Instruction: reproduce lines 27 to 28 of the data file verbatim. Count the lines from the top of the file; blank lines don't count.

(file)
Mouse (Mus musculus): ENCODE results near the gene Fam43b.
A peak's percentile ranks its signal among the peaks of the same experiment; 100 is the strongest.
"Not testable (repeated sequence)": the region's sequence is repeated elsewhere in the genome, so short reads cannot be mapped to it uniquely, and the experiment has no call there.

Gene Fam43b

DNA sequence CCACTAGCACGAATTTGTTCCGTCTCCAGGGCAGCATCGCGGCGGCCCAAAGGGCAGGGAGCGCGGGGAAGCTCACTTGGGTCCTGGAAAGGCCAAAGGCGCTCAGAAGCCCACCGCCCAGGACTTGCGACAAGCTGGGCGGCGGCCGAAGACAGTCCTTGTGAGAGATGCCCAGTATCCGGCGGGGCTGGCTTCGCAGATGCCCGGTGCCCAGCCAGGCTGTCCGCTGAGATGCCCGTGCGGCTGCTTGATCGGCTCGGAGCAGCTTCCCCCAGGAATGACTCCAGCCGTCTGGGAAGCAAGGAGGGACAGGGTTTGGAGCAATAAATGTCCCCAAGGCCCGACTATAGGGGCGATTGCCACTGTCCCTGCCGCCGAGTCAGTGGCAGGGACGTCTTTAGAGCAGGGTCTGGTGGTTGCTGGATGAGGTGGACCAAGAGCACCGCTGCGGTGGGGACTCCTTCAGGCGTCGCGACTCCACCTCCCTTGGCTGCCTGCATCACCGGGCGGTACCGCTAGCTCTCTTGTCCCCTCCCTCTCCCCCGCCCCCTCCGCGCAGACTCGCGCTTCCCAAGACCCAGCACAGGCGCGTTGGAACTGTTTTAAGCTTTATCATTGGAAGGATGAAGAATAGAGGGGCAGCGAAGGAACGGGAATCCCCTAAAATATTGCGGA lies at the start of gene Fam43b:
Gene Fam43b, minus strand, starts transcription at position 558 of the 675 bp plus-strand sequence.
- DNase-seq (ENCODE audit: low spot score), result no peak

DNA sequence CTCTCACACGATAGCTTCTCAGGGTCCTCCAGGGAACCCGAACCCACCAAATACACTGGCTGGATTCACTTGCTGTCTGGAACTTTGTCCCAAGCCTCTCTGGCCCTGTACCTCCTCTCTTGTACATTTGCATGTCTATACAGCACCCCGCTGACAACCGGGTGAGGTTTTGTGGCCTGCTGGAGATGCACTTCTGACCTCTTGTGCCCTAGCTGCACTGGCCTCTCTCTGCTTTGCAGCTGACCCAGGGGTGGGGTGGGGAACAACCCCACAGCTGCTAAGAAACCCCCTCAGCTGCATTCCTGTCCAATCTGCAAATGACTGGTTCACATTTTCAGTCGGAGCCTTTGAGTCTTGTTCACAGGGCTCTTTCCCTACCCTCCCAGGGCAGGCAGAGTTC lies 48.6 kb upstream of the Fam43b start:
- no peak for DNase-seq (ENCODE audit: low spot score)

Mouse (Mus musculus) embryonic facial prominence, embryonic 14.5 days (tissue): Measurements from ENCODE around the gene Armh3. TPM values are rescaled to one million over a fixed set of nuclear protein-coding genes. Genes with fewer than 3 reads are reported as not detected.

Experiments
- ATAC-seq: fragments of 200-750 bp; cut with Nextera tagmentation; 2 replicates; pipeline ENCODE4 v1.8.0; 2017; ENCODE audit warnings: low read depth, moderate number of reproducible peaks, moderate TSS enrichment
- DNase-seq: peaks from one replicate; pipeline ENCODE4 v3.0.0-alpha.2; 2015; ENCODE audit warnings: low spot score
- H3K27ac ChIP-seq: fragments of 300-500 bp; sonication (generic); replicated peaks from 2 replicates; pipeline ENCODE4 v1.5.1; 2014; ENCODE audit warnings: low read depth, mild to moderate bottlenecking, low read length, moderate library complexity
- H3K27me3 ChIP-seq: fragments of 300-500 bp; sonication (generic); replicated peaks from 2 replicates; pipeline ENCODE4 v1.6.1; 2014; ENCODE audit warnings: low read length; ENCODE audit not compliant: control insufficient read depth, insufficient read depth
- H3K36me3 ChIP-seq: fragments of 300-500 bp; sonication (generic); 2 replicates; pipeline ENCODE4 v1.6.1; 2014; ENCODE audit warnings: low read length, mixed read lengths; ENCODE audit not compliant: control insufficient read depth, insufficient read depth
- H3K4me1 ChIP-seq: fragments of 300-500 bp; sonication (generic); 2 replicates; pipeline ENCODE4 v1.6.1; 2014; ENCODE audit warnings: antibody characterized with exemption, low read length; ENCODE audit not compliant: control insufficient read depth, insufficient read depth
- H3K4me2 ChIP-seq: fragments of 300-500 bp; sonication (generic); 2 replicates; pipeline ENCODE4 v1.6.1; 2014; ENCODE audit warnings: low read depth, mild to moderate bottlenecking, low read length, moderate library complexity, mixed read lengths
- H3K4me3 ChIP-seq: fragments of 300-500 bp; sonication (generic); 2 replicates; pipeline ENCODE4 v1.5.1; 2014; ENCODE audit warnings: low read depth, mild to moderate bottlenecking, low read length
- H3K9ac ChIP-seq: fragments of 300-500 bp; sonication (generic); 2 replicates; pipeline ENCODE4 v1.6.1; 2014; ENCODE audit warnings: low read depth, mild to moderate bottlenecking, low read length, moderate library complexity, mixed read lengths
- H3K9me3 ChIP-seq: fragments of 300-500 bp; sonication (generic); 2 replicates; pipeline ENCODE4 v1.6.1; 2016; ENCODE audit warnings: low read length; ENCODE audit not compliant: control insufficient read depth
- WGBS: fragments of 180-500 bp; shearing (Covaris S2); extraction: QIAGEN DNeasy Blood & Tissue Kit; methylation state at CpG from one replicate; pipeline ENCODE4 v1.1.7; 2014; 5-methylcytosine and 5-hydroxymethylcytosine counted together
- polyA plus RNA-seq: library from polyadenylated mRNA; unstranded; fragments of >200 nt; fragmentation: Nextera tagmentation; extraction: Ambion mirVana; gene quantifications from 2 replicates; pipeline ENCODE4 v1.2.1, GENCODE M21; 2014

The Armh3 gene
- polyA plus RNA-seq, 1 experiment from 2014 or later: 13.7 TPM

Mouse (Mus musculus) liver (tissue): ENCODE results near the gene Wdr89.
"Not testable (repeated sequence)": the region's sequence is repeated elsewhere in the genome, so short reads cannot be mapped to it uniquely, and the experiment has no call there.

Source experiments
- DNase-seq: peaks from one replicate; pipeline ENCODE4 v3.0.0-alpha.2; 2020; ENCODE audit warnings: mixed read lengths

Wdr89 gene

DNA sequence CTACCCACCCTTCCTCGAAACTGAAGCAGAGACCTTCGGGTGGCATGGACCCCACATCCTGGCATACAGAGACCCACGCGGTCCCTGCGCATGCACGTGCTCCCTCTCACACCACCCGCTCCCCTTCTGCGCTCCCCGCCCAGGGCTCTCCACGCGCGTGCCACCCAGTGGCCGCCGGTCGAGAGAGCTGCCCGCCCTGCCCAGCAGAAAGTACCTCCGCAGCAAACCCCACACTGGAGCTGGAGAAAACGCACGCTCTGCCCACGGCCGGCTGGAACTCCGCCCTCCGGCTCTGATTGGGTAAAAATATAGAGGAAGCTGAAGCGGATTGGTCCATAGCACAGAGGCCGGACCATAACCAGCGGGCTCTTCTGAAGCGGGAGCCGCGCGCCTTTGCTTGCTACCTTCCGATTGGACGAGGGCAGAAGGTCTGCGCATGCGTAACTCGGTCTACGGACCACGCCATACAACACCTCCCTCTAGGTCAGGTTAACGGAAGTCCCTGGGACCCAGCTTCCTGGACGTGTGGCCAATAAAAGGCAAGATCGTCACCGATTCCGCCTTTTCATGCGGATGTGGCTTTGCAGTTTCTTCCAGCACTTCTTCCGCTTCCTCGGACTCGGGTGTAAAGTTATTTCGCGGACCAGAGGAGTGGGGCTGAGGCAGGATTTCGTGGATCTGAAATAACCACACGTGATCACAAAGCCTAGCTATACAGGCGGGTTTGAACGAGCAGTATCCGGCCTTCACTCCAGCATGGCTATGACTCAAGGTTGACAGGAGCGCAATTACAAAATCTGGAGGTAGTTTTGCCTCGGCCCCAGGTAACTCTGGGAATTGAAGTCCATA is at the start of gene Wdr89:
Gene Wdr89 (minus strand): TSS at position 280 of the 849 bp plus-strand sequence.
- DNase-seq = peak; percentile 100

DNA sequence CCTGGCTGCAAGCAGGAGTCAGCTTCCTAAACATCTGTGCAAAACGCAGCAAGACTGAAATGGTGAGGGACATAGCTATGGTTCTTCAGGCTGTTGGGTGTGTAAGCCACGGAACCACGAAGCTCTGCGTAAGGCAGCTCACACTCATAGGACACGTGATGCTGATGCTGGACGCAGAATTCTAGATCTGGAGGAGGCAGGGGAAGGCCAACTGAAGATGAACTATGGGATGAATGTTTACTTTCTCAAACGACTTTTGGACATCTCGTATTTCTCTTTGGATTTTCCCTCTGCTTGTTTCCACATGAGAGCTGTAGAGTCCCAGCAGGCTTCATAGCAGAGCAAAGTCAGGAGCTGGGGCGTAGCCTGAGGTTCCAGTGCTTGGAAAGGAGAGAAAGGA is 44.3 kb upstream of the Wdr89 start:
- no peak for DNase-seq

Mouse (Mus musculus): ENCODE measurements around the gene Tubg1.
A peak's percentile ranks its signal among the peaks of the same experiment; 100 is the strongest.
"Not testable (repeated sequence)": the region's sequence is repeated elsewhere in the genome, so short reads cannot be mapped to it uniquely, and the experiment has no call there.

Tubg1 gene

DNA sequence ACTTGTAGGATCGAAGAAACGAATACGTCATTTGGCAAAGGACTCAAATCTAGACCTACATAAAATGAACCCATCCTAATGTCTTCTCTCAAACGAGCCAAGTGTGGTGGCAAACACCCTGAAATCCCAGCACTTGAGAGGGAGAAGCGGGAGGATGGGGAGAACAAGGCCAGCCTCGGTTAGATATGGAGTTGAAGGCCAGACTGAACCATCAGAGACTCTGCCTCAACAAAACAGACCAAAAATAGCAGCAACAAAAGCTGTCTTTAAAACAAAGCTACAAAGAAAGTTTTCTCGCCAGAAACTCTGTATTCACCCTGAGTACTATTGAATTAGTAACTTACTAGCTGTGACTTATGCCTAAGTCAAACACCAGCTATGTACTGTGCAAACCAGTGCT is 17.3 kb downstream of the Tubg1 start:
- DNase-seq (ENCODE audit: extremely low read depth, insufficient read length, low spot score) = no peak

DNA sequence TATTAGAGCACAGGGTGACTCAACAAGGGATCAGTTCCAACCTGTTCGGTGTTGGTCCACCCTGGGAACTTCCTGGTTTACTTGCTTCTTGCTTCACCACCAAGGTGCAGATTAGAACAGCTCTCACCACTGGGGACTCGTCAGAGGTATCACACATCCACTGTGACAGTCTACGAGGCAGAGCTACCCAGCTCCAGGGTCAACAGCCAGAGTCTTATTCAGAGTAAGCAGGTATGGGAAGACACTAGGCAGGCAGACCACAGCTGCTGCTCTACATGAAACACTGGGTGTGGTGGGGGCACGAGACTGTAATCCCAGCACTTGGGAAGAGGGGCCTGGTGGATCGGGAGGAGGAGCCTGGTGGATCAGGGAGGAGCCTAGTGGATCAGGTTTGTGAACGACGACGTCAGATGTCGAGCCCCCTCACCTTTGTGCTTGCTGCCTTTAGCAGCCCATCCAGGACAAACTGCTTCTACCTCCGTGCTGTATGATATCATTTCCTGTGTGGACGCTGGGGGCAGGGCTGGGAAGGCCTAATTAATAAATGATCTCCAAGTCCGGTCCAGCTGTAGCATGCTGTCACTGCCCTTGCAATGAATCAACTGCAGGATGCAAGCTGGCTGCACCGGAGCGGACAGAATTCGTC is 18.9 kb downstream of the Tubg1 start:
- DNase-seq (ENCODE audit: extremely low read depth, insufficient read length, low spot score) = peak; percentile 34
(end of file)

"Not testable (repeated sequence)": the region's sequence is repeated elsewhere in the genome, so short reads cannot be mapped to it uniquely, and the experiment has no call there.

Source experiments